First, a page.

INDIVIDUAL ASSIGNMENTS Success in the course is contingent on the students' performance in all assignments and exams. Assignments will also be posted here on Black Board. You will be required to do the following:

  • Short essays—Each essay should be 1000 words, +/- 50 words. See formatting below for specifics. (100 points each) An Essay is a critical response to a specific question. An essay should be viewed as a mini-paper consisting of an introduction, a body, grounds for and support of your position, and a conclusion. Reference to other sources to support your position affords a convincing argument.
  • Participation and Creative assignments—Credit for participation is based on proactive contributions to in-class discussion--Questions or unrelated comments are not generally considered contributions. Tardiness and absences is considered partial and no participation, respectively. Creative assignments will reflect literary works read for class, including--but not limited to--diary entries, personal essays, and poems--including our poetry match. (Participation 50 pts; Assignments 40 pts, Poetry Match 10 pts)
    • Poetry match in which all will be expected to contribute two poems. The match will consist of two teams with captains and readers. Poems will be judged by your peers. Captains and judges will be volunteers who will still have to contribute a poem. Volunteers will receive the appreciation of the instructor... (W-A, T-B, L-C for each poem)

  • The Genji lectures Presentations of key chapters from the Tale of Genji. Presentions will be done in groups. The instructor will designate groups and assign chapters. Each presention should be approximately 15 minutes and may take any form the group decides. The key is to grasp the essential issues of the chapters and present them in a understandable way. Previous students have put on skits, news shows, game shows and puppets (yes, really)... (100 pts, of which 50 is by your group members/peers.)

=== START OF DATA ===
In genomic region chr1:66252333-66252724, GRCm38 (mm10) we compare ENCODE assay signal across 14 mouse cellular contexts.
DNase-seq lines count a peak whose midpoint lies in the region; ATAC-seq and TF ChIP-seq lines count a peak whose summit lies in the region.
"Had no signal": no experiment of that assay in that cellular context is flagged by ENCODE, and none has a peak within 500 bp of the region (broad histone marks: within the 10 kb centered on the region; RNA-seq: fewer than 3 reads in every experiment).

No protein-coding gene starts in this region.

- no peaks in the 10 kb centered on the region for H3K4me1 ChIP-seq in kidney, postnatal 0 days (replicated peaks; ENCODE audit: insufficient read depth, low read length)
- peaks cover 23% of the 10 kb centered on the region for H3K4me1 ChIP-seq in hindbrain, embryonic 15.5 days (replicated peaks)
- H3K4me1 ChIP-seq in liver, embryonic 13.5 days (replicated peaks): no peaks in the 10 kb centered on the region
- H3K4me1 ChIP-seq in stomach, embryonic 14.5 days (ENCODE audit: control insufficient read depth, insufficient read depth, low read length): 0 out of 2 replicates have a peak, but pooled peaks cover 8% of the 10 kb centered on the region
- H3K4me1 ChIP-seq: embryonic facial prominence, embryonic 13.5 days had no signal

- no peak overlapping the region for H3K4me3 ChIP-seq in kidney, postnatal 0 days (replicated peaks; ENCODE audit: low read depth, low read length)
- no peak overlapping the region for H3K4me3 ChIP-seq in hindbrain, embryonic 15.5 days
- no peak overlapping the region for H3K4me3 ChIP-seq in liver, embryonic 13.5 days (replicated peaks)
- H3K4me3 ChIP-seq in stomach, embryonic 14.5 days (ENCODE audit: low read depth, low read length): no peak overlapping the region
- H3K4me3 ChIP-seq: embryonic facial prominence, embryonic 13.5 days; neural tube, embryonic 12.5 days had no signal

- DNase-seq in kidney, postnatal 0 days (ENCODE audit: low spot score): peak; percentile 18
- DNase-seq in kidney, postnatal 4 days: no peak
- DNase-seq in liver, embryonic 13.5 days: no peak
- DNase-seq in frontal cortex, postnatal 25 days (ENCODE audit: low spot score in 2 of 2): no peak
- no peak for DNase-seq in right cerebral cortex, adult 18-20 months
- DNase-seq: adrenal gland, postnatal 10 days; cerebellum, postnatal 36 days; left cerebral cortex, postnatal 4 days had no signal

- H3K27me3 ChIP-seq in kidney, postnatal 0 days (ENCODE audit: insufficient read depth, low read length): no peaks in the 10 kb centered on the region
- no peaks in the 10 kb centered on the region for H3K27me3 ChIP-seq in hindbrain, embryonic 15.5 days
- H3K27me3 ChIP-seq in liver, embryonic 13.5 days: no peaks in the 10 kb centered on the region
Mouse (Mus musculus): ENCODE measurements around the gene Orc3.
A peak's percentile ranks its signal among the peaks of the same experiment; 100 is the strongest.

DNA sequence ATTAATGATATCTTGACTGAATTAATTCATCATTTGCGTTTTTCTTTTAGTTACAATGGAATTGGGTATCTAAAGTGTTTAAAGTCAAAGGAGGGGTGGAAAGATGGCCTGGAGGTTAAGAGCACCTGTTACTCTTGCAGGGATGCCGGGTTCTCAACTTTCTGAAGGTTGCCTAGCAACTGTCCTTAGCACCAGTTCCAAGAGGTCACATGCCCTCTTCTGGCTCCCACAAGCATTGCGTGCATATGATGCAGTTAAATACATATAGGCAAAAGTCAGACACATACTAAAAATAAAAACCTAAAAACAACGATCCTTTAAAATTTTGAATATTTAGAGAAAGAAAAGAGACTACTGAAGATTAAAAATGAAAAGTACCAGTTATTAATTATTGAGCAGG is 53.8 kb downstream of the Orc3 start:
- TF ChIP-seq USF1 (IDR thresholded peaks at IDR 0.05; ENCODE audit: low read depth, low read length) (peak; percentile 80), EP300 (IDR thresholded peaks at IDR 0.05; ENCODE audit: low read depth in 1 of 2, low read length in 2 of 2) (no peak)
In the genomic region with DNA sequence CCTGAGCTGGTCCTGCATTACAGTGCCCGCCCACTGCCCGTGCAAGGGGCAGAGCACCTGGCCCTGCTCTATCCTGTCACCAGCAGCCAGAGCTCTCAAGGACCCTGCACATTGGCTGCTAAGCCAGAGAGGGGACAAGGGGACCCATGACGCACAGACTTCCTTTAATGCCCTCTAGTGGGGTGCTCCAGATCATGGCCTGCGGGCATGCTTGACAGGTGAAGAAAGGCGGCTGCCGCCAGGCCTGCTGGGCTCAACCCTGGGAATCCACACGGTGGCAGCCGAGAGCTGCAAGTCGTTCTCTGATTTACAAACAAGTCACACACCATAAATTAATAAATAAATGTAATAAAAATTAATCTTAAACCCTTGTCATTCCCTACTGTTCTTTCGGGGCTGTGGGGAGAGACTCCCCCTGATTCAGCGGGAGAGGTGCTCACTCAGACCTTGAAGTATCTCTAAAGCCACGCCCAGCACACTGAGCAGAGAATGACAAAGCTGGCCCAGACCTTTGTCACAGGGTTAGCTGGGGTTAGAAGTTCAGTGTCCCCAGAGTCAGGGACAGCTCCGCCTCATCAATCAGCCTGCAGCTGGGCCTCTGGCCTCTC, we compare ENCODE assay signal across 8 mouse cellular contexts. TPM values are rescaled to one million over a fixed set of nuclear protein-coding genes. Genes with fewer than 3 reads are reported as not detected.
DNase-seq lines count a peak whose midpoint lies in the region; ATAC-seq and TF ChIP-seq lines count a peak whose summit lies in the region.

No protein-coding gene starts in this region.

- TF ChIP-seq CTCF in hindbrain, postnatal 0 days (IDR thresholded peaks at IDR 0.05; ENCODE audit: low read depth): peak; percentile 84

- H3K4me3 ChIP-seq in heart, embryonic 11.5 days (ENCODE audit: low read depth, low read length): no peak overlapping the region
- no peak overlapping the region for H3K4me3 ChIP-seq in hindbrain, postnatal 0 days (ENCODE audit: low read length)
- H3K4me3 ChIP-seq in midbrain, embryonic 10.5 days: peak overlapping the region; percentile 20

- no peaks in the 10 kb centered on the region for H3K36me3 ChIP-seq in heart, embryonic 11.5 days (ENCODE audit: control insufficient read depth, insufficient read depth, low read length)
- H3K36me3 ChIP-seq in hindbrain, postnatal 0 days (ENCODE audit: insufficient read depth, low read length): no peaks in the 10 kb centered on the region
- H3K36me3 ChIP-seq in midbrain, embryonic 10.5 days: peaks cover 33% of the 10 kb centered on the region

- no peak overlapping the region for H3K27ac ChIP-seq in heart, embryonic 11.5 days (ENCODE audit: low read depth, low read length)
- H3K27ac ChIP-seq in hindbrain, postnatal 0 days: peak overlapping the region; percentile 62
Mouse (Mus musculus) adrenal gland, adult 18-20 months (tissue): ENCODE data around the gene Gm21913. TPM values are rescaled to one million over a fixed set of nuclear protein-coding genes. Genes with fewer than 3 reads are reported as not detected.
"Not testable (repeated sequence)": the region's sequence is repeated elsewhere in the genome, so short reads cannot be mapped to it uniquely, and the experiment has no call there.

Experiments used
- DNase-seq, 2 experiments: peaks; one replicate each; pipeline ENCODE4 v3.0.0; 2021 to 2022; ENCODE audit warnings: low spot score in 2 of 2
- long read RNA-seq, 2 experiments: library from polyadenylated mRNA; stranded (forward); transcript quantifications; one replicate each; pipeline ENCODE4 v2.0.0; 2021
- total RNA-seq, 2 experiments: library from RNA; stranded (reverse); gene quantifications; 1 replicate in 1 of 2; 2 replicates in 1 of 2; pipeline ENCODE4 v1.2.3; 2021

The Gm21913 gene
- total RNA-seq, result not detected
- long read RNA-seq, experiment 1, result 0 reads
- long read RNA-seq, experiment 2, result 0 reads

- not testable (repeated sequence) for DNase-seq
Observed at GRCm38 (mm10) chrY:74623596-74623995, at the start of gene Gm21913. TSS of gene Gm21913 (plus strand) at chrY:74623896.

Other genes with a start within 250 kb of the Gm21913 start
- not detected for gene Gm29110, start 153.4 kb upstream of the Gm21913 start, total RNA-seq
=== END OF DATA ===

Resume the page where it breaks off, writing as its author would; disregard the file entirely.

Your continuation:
• 11 Weekly Online Quizzes on Blackboard—Questions will be multiple choice, true false, matching and short answer. Questions will be taken from all readings and lectures prior to the week of the quiz. While all quizzes focus on more recent material, in general, they are cumulative. Quizzes will be online for a 24 hour window from 6AM Tuesday to 6AM Wednesday. There is a 15 minute limit for each quiz and a quiz can only be opened once. If your computer malfunctions, or you otherwise cannot take the quiz, you may take a hard copy make-up quiz in my office by Monday before the next quiz. Questions on make-up quizzes are different from online quizzes. Your lowest quiz score will be dropped. See below for makeup policy. (20 x 10 = 200 pts.)
  • Midterm exam—The midterm is an in-class exam that will reflect the quizzes but will also include a creative assignment and IDs. There will also be a take home essay component. (200 points)
  • Final Exam The Final will be a take home exam equivalent to two essays/assignments. (200 pts)

QUESTIONS The instructor maintains an open door policy—if my office door is open, feel free to come in. If you have further questions or concerns, please see the instructor during office hours or make an appointment. All students are encouraged to come by and visit.
Blackboard: All communications and schedule changes will be on Blackboard. Please go to, log on to this class. and familiarize yourself with it. BE sure to check Staff Information for my “real” email address.

Grading will be based on total of points of all required assignments, 1000 pts. equaling 100%.

  • Grading on participation and in-class assignment will be based on the student's effort and demonstrated knowledge of the reading material assigned that day.
  • Makeup policy—There is no makeup exam except in cases of verifiable emergencies—i.e. Doctor’s note, accident report, police report. One quiz may be made up for any (or no) reason. A second makeup requires a verifiable excuse or is subject to a 10% penalty. No more than two makeup quizzes. Makeups must be made up within one week. In-class assignments cannot be made up. I will drop the lowest quiz grade, with the exception of makeup quizzes which cannot be dropped.